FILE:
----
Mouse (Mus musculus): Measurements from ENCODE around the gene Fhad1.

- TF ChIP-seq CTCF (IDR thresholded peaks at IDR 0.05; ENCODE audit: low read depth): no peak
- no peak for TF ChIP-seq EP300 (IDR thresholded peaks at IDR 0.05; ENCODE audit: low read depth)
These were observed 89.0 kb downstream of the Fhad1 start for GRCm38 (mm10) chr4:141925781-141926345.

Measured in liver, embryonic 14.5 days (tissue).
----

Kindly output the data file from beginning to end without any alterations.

Mouse (Mus musculus): Measurements from ENCODE around the gene Fhad1.

- TF ChIP-seq CTCF (IDR thresholded peaks at IDR 0.05; ENCODE audit: low read depth): no peak
- no peak for TF ChIP-seq EP300 (IDR thresholded peaks at IDR 0.05; ENCODE audit: low read depth)
These were observed 89.0 kb downstream of the Fhad1 start for GRCm38 (mm10) chr4:141925781-141926345.

Measured in liver, embryonic 14.5 days (tissue).